We challenged the boys to catch as many fish as possible. After inventorying all the food and realizing we were short a dinner and a breakfast we would have to ration the remaining food to make it the four more days. This went over well with 8 teenagers... however, they came through and caught at least a dozen larger fish. We had bass and walleye in ShoreLunch batter with garlic mashed potatoes for dinner and it was exceptional! Dessert was 1/3 of a cookie due to our rationing. We saw a bald eagle hunting and catching fish on the lake, quite a sight.

Day 3 - We spent fishing and hammocking. We caught just 4 fish, but it was fun trying to figure out where they were hiding. I tried fly fishing, but no luck - there were so many bugs on the surface and little biting - they were deeper in the lake. When we visited the boys campsite we discovered they had put the fish carcasses too close to camp and witnessed at least 7 vultures shrieking and fighting over the remains. Bet they didn’t get much sleep that night! The dads then decided that if the two of us took one of the smaller Kevlar canoes with just the bare minimum we could probably make it over to the outfitter and back in 3-4 hours. So we let the boys know and headed back starting with the 210 rod portage from Caribou to Clearwater. It quickly became a challenge to see how fast we could get back. Have you ever seen a grown man running with a canoe on his shoulders? We made it in 45 minutes! Quite pleased with ourselves when we docked, we explained what happened to Clearwater and they apologized and loaded us up with T-bones, bagels, coffee and extra dessert and gave us a beer and a tow across Clearwater Lake. It wasn’t quite as fast to portage with the additional coolers but we made it back round trip in less than 3 hours including waiting for them to pack the missing food. We proceeded to surprise the boys with steak on a stringer (our version of catching fish) and we ate very well that night - steak and mixed veggies.

Day 4 - Brought our first rain so we rigged up two tarps to cover the majority of the seating area in our campsite. Today was spent much the same as yesterday with fishing in the morning and late at night. We explored more of the south side of Lake Caribou, found lots of downed trees and big rocks for fish to hide behind. We caught 6 fish today, all bass. Went further west and discovered a small waterfall. We never made it to Johnson Falls leaving something for next time.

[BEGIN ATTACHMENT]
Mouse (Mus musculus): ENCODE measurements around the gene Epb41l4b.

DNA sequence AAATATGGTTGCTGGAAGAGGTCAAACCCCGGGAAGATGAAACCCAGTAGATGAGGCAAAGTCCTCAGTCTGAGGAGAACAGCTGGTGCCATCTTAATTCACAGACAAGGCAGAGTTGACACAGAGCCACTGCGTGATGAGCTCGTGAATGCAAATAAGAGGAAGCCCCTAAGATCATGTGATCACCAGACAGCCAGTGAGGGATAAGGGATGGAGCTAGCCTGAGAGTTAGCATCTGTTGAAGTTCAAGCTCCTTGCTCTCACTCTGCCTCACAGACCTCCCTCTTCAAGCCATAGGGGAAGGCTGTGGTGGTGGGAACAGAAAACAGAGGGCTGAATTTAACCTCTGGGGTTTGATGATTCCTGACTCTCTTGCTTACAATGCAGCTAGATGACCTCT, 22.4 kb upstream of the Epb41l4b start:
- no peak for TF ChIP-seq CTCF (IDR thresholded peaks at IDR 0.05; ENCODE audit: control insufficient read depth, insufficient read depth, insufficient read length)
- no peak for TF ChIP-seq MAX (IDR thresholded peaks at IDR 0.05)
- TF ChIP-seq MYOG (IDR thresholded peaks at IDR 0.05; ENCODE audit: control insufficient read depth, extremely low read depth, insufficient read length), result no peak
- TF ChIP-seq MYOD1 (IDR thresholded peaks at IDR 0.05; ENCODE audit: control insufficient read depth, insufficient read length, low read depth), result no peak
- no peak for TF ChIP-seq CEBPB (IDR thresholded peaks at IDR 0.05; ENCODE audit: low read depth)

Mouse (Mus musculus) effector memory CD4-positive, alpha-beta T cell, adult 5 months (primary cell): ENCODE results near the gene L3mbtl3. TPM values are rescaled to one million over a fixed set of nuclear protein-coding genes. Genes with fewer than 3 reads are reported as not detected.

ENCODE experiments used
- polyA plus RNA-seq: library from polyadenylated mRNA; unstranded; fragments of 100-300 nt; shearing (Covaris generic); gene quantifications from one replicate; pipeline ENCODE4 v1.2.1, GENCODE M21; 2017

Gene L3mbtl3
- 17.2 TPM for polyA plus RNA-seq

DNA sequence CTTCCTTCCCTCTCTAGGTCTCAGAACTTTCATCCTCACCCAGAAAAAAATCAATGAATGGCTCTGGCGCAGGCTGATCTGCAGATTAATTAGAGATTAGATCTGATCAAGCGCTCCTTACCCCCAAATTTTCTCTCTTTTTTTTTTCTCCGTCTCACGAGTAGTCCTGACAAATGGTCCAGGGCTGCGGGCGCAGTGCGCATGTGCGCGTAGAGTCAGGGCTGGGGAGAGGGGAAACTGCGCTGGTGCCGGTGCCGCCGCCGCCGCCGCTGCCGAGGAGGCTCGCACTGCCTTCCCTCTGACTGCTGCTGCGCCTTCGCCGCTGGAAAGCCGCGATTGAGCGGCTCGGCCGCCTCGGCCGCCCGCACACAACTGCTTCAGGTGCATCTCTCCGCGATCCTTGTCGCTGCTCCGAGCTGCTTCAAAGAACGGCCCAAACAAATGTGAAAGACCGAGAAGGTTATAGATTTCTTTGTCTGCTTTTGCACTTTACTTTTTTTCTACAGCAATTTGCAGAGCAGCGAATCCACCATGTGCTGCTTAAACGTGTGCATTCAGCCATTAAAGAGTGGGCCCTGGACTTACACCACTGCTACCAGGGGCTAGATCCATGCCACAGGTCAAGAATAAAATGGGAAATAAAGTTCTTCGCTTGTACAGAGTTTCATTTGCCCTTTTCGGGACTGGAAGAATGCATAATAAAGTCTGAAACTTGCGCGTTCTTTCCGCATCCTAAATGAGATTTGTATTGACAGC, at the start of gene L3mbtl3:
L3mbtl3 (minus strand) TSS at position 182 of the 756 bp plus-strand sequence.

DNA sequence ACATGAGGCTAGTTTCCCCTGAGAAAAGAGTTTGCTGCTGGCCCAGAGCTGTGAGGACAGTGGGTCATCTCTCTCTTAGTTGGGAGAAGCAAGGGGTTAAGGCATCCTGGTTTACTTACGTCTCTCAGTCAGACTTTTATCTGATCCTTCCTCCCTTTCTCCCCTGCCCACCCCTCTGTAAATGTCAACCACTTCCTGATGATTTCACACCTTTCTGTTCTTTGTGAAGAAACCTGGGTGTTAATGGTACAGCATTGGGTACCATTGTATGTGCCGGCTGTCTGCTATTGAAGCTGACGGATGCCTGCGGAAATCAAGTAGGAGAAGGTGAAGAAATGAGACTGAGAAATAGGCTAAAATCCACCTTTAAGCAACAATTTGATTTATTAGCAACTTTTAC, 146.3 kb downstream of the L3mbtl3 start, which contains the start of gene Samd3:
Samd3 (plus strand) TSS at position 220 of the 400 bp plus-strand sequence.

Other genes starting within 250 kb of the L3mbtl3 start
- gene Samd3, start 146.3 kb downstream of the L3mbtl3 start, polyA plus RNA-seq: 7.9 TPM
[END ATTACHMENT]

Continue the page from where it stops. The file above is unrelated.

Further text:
Day 5 - Clean up and pack out after some early morning fishing with my son. We improved camp site one by cutting two stools from a huge oversized log, at least 9” in diameter. We also stacked firewood under the tree for the next resident. The boys added rocks to the camp fire area and fully built out the fish house / cove. After we made sure everything was cleaned up we started out. Getting everything carried with the extra coolers and trash required double portaging with two groups on each return path. Dads and 2 kids took one route, paddling across Caribou while the other boys hiked on the trail to Clearwater. When we got to the lake we saw big whitecaps and the wind was very strong. We paddled hard and hugged the edge when possible as I concentrated on keeping the canoe point4d into the wind. We made it back to the lodge and had a welcome beer and everyone took a needed shower. We settled up and headed out to chow down at McDonalds.

Overall a fantastic trip. We definitely want to return and explore more of the BWCA lakes. Most used item; the MSR water filter. Least used item; extra clothes. Most valuable tool, the dealy bob bungee cords - we used them for portaging, holding everything together, setting up the tarps, hanging items in the tent, hanging the trash to the bear barrel, etc... excellent invention. We forgot tongs for cooing and could have used a 3 or 5 gallon bucket for a lot of things...